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Avoid tax on sale of business, real estate: (Sec. 1031 "like-kind exchange").

Internal Revenue Service Code Section 1045 permits an individual to roll over capital gain from the sale of "qualified small-business stock" held for more than six months if other small-business stock is purchased within 60 days. But if the transaction is an asset sale, as opposed to a stock sale, Section 1045 is not applicable.

Asset sales still can qualify for favorable tax treatment if the transaction falls within the "like-kind exchange" rules of Section 1031. Section 1031 provides that gain or loss is not recognized if property held for productive use in a business or for investment is exchanged for property of a "like-kind" to be held for similar purposes. Machinery, buildings, land, trucks and rental houses are examples of property that may qualify.

Unfortunately, the rules for like-kind exchanges do not apply to exchanges of the following types of property:

* Property used for personal purposes, such as a home or a family car

* Stock in trade or other property held primarily for sale, such as inventories, raw materials, and real estate held by dealers

* Stocks, bonds, notes, or other securities or evidences of indebtedness, such as accounts receivable

* Partnership interests

To qualify under Section 1031, there must be an exchange of like-kind property. The exchange of real estate for real estate and the exchange of personal property for similar personal property are exchanges of like-kind property. For example, the exchange of land improved with an apartment building for land improved with a warehouse, or a panel truck for a pickup truck, are like-kind exchanges. An exchange of city property for farm property, or improved property for unimproved property, would also qualify as like-kind exchanges.

An exchange of personal property for real property does not qualify as a like-kind exchange. For example, an exchange of a piece of machinery for a warehouse would not qualify. In addition, an exchange of the assets of a business for the assets of a similar business cannot be treated as an exchange of one property for another property. Whether you engaged in a like-kind exchange in that situation depends on an analysis of each asset involved in the exchange.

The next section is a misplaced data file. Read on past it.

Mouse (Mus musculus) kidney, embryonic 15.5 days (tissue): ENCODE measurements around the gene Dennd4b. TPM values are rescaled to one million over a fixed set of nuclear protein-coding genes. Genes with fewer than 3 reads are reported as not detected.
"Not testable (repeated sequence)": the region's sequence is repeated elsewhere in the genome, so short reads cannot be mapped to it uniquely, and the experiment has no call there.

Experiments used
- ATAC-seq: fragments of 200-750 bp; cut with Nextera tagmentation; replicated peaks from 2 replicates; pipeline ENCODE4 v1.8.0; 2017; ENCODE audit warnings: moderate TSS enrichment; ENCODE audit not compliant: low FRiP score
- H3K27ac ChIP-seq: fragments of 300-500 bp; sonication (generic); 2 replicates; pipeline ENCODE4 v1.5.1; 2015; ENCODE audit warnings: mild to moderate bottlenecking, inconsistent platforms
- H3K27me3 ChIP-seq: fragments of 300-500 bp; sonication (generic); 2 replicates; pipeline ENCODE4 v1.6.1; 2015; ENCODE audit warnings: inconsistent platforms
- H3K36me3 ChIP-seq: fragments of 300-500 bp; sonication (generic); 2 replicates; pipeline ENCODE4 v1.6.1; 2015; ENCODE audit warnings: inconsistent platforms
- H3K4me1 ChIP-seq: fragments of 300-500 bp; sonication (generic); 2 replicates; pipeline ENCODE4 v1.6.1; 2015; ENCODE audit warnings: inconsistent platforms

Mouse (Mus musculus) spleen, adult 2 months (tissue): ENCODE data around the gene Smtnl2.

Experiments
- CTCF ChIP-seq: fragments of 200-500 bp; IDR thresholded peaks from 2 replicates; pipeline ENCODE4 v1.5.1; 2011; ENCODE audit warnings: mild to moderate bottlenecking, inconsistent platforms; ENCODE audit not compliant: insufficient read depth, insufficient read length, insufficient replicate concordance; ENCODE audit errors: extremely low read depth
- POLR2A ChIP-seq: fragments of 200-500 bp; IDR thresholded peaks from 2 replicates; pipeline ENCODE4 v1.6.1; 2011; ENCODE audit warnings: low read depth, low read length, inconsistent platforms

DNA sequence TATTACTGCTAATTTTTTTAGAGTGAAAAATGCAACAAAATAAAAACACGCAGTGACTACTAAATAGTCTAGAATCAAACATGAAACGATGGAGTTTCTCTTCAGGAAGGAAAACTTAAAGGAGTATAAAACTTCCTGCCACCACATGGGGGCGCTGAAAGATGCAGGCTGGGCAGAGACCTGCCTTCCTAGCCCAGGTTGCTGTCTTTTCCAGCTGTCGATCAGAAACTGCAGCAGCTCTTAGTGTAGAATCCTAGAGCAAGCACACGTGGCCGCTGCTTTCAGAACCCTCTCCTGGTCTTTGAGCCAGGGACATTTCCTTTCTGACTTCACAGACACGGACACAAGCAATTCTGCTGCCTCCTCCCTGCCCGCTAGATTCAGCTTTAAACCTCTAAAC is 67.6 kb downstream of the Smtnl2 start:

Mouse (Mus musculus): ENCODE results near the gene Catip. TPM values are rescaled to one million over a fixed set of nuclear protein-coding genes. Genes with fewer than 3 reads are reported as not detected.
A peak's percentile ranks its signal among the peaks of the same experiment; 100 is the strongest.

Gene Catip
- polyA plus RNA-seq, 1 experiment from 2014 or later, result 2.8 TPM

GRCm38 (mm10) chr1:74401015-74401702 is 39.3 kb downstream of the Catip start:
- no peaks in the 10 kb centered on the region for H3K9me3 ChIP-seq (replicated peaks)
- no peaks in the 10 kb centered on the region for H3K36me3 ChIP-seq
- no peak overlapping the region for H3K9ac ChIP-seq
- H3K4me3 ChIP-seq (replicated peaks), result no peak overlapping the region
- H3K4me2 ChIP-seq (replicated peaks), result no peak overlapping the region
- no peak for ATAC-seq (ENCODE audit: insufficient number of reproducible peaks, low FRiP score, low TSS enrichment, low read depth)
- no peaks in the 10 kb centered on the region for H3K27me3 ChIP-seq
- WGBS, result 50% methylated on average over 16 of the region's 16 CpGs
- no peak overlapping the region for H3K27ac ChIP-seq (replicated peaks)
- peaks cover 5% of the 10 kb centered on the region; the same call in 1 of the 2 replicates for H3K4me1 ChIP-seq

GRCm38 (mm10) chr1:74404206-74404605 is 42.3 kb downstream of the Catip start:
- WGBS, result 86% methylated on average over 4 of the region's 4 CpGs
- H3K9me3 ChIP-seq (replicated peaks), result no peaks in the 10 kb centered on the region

Depreciable tangible personal property (not to be confused with property held for personal use) can be either "like-kind" or "like-class" to qualify under Section 1031. Like-class properties are depreciable tangible personal properties within the same general asset class or product class. Asset classes would include the following:

* Office furniture, fixtures and equipment

* Information systems, such as computers and peripheral equipment

A like-kind exchange need not be simultaneous, nor must it involve only two people. In other words, you need not sell your property to a buyer in exchange for his or her property. In fact, such an exchange would be rare. The more typical situation would be for the seller to sell his property to a buyer, and then purchase like-kind property from a different person. This is known as a deferred exchange. A deferred exchange is one in which you transfer property you use in business or hold for investment and later receive like-kind property to use in business or hold for investment. Detailed rules govern deferred exchanges, so be sure to consult with your accountant or attorney before undertaking such an exchange.

Special rules apply to like-kind exchanges between related persons. Under these rules, if either person involved in the exchange disposes of the property within two years after the exchange, the exchange will not qualify under Section 1031.

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Title Annotation:TAXES
Publication:The Business Owner
Date:Sep 1, 2010
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